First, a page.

• cskicski West Springfield, VAPosts: 1,174
    Yep. I absolutely adored the Sonata when it first came out, and as if by magic a neighbor bought a black one with the 18"s and dual exhaust...looked great. That is what prompted me to notice Hyundai/Kia in the first place.

    Now, I see 50 GLS models a day, but rarely a nice one like my neighbors. It seems the 199/ mo. advertising has been very effective, and Mr Hyundai is happy man. It needs a face lift, and isn't getting enough of one in 2014.

    I also agree that the previous Sonata did have some quiet, good looks. (Limited V6 look nice)

    What I wasn't prepared for today was seeing a white 2013 Honda Accord Sport at the grocery store after work. WOW :surprise: Awesome. It just gushes with modern, bold.... yet classy styling. Absolutely the best looking Accord 4 door ever. They better make Sirius and Navigation available on it next model year. To have a car that gorgeous and not have modern Infotainment is unacceptable.

    *** sorry about the bold, but I liked it that much.
  • wayne21wayne21 Posts: 221
    Is CR's gas mileage the best? IDK if it's the best, but it's pretty obvious that it could not be any more fair.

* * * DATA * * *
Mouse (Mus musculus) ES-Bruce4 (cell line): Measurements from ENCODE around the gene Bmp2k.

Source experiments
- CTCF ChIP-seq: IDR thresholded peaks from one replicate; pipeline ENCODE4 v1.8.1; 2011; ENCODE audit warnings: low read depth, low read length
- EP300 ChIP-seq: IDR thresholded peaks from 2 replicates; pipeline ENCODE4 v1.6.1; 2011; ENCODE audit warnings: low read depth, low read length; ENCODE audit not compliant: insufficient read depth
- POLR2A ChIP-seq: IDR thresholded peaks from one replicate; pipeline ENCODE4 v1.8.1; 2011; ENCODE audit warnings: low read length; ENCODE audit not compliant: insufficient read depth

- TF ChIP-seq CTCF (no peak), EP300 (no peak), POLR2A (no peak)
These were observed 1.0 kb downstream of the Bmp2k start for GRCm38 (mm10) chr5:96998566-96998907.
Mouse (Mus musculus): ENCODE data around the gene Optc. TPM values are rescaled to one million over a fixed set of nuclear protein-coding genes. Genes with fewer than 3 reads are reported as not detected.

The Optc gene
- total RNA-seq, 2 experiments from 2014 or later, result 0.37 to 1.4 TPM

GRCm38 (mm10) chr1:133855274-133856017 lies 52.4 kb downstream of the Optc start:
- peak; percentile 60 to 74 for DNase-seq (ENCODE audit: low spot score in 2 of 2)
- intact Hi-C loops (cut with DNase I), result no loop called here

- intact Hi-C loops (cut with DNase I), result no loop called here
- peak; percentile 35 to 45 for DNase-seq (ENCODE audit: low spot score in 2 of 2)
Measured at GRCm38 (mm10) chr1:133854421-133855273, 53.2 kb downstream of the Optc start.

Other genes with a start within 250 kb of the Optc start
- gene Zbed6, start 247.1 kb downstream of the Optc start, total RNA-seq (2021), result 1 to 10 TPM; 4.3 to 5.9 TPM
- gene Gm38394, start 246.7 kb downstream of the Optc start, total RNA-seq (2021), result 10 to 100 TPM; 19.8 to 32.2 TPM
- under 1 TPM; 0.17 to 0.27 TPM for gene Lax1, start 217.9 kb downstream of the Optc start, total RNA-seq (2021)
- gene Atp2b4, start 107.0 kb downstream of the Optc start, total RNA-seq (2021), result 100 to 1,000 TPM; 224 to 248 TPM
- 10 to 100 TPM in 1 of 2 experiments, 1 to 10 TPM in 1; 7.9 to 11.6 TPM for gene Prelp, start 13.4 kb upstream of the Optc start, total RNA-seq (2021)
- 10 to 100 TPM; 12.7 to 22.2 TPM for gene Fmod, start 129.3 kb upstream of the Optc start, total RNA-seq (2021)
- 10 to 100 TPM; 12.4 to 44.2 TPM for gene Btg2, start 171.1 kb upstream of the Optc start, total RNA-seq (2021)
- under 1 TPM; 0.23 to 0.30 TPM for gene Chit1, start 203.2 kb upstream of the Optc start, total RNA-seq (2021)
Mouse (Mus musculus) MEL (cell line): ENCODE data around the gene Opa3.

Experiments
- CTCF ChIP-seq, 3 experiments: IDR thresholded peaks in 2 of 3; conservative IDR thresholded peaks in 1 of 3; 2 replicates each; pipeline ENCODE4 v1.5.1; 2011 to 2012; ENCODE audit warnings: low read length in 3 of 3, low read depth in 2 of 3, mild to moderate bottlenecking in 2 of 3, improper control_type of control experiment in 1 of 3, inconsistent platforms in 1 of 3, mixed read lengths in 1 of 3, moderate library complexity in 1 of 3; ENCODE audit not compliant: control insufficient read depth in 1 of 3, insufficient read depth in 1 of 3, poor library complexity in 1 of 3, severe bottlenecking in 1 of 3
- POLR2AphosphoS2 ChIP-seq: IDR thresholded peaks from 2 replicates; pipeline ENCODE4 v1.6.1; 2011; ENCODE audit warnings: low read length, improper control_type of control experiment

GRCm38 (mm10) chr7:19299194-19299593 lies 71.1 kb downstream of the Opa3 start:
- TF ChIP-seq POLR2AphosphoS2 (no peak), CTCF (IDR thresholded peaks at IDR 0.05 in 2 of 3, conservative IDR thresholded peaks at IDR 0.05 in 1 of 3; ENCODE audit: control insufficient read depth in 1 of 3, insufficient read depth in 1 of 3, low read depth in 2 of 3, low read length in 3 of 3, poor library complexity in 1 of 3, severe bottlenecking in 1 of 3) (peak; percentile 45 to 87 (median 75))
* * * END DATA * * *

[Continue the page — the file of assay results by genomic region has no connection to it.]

• explorerx4explorerx4 Central CTPosts: 9,613
    I don't anything in their explanation that I'd be willing to bet the ranch on.
    For example, what is the city/highway weighting they use? It could be any ratio.
  • akirbyakirby Posts: 7,665
    It doesn't tell you any details at all about the test - how long it is, speeds, idle time, etc.

    It's A test but it's hardly THE test. If you're looking for a scientifically controlled repeatable test with very little variance then that's the EPA tests. At least they publish all the details at
  • m6userm6user Posts: 2,950
    I read somewhere else that they use a 50/50 mix but I couldn't find it. I don't bet the ranch on anything. Is there something you reference that you WOULD bet the ranch on? Nothing is absolute and most smart consumers use many different reviews and reference sources including family, friends and neighbors. None of which would I "bet the ranch" on. I use a lot of sources of information before I buy a vehicle. Hope you do too.